Georgia Regents University (GRU) officials say they're changing the way they gather animals for research purposes.
The National Institutes of Health (NIH) has prohibited funding projects that use animals purchased from Class B vendors - which are allowed to gather animals from shelters and random sources.
The Humane Society of the United States said in November that the school had been buying dogs to test human dental implants from Class B dealers. Animal welfare activists have said dogs in the program had teeth pulled and replaced before being euthanized.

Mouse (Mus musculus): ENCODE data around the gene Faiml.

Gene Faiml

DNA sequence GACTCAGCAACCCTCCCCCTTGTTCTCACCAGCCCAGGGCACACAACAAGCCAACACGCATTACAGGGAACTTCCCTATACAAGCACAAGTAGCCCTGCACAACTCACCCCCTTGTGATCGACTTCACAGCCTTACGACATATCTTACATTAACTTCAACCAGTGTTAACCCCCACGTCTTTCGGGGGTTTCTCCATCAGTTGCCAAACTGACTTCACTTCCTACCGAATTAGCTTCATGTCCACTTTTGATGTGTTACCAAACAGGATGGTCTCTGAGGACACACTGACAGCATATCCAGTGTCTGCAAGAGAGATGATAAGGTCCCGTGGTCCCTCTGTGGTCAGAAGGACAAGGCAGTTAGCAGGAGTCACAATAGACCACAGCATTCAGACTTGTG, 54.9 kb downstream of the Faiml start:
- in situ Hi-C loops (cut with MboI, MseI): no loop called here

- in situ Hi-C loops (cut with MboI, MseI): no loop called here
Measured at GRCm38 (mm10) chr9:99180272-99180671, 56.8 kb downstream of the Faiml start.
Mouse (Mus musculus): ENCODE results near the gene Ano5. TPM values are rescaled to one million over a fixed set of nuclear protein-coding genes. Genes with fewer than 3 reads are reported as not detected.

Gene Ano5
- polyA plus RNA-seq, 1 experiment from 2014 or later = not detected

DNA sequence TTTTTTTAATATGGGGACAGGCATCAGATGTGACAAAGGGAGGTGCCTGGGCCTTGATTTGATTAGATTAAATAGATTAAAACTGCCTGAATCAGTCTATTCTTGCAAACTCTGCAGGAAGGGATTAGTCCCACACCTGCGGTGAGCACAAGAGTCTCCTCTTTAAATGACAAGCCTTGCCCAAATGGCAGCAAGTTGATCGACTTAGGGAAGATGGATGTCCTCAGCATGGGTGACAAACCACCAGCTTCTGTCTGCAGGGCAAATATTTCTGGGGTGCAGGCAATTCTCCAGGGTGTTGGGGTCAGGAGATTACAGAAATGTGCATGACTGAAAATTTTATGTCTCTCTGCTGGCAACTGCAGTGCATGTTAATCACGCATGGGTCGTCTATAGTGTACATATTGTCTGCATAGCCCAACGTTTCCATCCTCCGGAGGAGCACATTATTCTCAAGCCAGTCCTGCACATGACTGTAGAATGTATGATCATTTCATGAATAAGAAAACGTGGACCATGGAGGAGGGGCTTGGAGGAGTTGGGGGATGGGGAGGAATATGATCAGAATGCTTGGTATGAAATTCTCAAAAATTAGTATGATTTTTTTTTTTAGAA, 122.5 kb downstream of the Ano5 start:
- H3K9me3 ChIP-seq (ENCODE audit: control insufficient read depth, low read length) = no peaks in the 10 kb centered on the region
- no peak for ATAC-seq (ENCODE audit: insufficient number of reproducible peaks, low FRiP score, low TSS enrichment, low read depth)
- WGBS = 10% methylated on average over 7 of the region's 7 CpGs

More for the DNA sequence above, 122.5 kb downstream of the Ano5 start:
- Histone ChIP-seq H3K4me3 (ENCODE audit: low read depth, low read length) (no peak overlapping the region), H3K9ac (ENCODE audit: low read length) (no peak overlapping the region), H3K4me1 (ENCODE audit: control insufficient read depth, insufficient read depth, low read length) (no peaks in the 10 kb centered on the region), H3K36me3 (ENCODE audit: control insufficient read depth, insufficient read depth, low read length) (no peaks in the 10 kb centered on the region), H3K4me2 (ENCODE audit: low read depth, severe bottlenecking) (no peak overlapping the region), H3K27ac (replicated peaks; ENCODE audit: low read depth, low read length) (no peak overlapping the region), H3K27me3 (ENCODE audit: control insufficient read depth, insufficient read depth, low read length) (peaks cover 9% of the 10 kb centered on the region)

University officials have said the testing program was regularly reviewed by the U.S. Department of Agriculture, and the university adheres to local, state and federal guidelines.
GRU officials say the school will use Class A dealers, who gather animals from private sources.
Read the text of a statement GRU issued below:
In December, the National Institutes of Health issued a new notice on the use of Class B dogs in research. The notice states that NIH funds cannot be used to purchase animals from Class B dealers after October 1, 2014, and that Class A vendors or other legal sources must be used. In advance of this policy implementation, GRU has advised those research faculty holding IACUC approval for the use of dogs to begin using Class A vendors. For more on the NIH notice, click here.